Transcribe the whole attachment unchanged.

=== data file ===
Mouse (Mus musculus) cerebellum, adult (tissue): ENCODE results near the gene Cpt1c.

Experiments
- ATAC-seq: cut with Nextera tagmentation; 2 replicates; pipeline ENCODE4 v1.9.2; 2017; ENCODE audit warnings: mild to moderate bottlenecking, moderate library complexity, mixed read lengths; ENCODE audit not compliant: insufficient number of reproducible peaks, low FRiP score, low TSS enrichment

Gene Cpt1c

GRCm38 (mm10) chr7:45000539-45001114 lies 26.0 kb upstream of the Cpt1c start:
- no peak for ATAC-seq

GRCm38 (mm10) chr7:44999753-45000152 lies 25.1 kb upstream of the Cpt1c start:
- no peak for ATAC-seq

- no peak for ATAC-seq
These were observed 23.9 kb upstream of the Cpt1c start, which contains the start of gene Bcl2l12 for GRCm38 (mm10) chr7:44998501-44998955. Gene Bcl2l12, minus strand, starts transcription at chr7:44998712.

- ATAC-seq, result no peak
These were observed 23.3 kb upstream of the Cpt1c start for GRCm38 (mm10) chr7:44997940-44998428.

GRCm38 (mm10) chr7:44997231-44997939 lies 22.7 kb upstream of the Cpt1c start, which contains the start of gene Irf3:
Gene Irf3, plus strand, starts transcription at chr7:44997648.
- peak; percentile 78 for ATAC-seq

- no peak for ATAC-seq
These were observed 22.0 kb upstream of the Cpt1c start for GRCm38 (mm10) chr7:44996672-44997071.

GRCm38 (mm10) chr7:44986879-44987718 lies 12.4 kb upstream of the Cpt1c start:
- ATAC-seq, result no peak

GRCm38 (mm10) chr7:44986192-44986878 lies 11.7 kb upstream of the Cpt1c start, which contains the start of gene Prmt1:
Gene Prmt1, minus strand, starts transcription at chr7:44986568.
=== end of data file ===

Mouse (Mus musculus) cerebellum, adult (tissue): ENCODE results near the gene Cpt1c.

Experiments
- ATAC-seq: cut with Nextera tagmentation; 2 replicates; pipeline ENCODE4 v1.9.2; 2017; ENCODE audit warnings: mild to moderate bottlenecking, moderate library complexity, mixed read lengths; ENCODE audit not compliant: insufficient number of reproducible peaks, low FRiP score, low TSS enrichment

Gene Cpt1c

GRCm38 (mm10) chr7:45000539-45001114 lies 26.0 kb upstream of the Cpt1c start:
- no peak for ATAC-seq

GRCm38 (mm10) chr7:44999753-45000152 lies 25.1 kb upstream of the Cpt1c start:
- no peak for ATAC-seq

- no peak for ATAC-seq
These were observed 23.9 kb upstream of the Cpt1c start, which contains the start of gene Bcl2l12 for GRCm38 (mm10) chr7:44998501-44998955. Gene Bcl2l12, minus strand, starts transcription at chr7:44998712.

- ATAC-seq, result no peak
These were observed 23.3 kb upstream of the Cpt1c start for GRCm38 (mm10) chr7:44997940-44998428.

GRCm38 (mm10) chr7:44997231-44997939 lies 22.7 kb upstream of the Cpt1c start, which contains the start of gene Irf3:
Gene Irf3, plus strand, starts transcription at chr7:44997648.
- peak; percentile 78 for ATAC-seq

- no peak for ATAC-seq
These were observed 22.0 kb upstream of the Cpt1c start for GRCm38 (mm10) chr7:44996672-44997071.

GRCm38 (mm10) chr7:44986879-44987718 lies 12.4 kb upstream of the Cpt1c start:
- ATAC-seq, result no peak

GRCm38 (mm10) chr7:44986192-44986878 lies 11.7 kb upstream of the Cpt1c start, which contains the start of gene Prmt1:
Gene Prmt1, minus strand, starts transcription at chr7:44986568.